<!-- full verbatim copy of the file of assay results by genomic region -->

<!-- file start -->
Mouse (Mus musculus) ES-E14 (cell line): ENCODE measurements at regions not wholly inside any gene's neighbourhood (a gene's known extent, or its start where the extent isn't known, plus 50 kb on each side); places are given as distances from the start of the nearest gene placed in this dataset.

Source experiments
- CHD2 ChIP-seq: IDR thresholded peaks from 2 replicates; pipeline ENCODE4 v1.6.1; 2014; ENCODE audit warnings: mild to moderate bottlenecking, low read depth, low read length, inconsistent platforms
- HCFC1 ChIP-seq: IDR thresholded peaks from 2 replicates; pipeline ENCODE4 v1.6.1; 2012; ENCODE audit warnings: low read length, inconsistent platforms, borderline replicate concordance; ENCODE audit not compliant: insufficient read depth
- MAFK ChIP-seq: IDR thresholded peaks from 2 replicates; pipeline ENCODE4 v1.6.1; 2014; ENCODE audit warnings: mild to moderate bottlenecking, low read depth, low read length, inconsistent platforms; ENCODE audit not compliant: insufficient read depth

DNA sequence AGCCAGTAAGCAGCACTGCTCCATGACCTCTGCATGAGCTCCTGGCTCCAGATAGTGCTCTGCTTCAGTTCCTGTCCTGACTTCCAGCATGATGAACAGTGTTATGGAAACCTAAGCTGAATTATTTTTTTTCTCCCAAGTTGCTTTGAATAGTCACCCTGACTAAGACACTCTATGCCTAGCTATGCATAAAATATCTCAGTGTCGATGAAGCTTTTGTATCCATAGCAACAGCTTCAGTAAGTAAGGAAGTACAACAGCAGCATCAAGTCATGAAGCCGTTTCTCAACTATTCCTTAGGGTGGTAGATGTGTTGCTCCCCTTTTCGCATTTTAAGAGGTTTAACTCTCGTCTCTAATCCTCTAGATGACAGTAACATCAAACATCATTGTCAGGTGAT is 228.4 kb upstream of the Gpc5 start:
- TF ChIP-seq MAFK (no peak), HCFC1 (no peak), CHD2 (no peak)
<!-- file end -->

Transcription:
Mouse (Mus musculus) ES-E14 (cell line): ENCODE measurements at regions not wholly inside any gene's neighbourhood (a gene's known extent, or its start where the extent isn't known, plus 50 kb on each side); places are given as distances from the start of the nearest gene placed in this dataset.

Source experiments
- CHD2 ChIP-seq: IDR thresholded peaks from 2 replicates; pipeline ENCODE4 v1.6.1; 2014; ENCODE audit warnings: mild to moderate bottlenecking, low read depth, low read length, inconsistent platforms
- HCFC1 ChIP-seq: IDR thresholded peaks from 2 replicates; pipeline ENCODE4 v1.6.1; 2012; ENCODE audit warnings: low read length, inconsistent platforms, borderline replicate concordance; ENCODE audit not compliant: insufficient read depth
- MAFK ChIP-seq: IDR thresholded peaks from 2 replicates; pipeline ENCODE4 v1.6.1; 2014; ENCODE audit warnings: mild to moderate bottlenecking, low read depth, low read length, inconsistent platforms; ENCODE audit not compliant: insufficient read depth

DNA sequence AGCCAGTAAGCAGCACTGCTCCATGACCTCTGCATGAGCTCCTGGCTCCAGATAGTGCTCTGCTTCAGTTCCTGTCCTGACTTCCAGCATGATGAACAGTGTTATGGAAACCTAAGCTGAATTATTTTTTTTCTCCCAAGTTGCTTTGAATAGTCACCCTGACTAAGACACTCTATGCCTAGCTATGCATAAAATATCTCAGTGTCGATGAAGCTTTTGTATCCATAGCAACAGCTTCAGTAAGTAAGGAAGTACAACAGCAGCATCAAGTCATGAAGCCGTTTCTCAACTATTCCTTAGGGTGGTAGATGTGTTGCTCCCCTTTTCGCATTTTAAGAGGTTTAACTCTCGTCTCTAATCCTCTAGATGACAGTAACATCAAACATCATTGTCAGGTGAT is 228.4 kb upstream of the Gpc5 start:
- TF ChIP-seq MAFK (no peak), HCFC1 (no peak), CHD2 (no peak)